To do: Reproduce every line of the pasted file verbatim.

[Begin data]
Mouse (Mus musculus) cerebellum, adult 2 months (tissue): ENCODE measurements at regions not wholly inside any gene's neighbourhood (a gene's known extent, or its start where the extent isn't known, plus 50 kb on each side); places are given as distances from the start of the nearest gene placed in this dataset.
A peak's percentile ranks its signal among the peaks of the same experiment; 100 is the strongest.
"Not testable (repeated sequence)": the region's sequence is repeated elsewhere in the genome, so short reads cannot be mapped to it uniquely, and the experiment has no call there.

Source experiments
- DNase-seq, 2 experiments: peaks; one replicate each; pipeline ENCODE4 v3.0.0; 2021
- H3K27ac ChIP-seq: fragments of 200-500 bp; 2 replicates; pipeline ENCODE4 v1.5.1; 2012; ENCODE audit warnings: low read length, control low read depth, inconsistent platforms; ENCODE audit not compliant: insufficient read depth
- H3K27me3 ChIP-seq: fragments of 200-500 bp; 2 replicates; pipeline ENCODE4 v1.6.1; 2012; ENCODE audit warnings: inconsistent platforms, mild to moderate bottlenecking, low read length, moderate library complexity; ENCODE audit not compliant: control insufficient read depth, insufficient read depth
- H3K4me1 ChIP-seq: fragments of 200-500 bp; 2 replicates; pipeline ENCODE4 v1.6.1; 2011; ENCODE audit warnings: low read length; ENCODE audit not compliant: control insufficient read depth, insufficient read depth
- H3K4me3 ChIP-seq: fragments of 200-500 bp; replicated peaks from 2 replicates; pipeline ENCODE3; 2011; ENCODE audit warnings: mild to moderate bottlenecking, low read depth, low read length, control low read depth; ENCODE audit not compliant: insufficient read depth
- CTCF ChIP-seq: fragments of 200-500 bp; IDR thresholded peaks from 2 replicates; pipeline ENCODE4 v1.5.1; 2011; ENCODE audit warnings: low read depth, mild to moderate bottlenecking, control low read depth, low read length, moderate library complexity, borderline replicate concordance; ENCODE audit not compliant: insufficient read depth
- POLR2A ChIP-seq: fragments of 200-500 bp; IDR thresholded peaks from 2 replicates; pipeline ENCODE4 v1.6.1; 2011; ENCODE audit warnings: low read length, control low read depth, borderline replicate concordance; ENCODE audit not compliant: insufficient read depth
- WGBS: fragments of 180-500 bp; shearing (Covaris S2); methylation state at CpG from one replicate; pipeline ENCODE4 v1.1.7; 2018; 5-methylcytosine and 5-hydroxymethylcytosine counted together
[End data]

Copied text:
Mouse (Mus musculus) cerebellum, adult 2 months (tissue): ENCODE measurements at regions not wholly inside any gene's neighbourhood (a gene's known extent, or its start where the extent isn't known, plus 50 kb on each side); places are given as distances from the start of the nearest gene placed in this dataset.
A peak's percentile ranks its signal among the peaks of the same experiment; 100 is the strongest.
"Not testable (repeated sequence)": the region's sequence is repeated elsewhere in the genome, so short reads cannot be mapped to it uniquely, and the experiment has no call there.

Source experiments
- DNase-seq, 2 experiments: peaks; one replicate each; pipeline ENCODE4 v3.0.0; 2021
- H3K27ac ChIP-seq: fragments of 200-500 bp; 2 replicates; pipeline ENCODE4 v1.5.1; 2012; ENCODE audit warnings: low read length, control low read depth, inconsistent platforms; ENCODE audit not compliant: insufficient read depth
- H3K27me3 ChIP-seq: fragments of 200-500 bp; 2 replicates; pipeline ENCODE4 v1.6.1; 2012; ENCODE audit warnings: inconsistent platforms, mild to moderate bottlenecking, low read length, moderate library complexity; ENCODE audit not compliant: control insufficient read depth, insufficient read depth
- H3K4me1 ChIP-seq: fragments of 200-500 bp; 2 replicates; pipeline ENCODE4 v1.6.1; 2011; ENCODE audit warnings: low read length; ENCODE audit not compliant: control insufficient read depth, insufficient read depth
- H3K4me3 ChIP-seq: fragments of 200-500 bp; replicated peaks from 2 replicates; pipeline ENCODE3; 2011; ENCODE audit warnings: mild to moderate bottlenecking, low read depth, low read length, control low read depth; ENCODE audit not compliant: insufficient read depth
- CTCF ChIP-seq: fragments of 200-500 bp; IDR thresholded peaks from 2 replicates; pipeline ENCODE4 v1.5.1; 2011; ENCODE audit warnings: low read depth, mild to moderate bottlenecking, control low read depth, low read length, moderate library complexity, borderline replicate concordance; ENCODE audit not compliant: insufficient read depth
- POLR2A ChIP-seq: fragments of 200-500 bp; IDR thresholded peaks from 2 replicates; pipeline ENCODE4 v1.6.1; 2011; ENCODE audit warnings: low read length, control low read depth, borderline replicate concordance; ENCODE audit not compliant: insufficient read depth
- WGBS: fragments of 180-500 bp; shearing (Covaris S2); methylation state at CpG from one replicate; pipeline ENCODE4 v1.1.7; 2018; 5-methylcytosine and 5-hydroxymethylcytosine counted together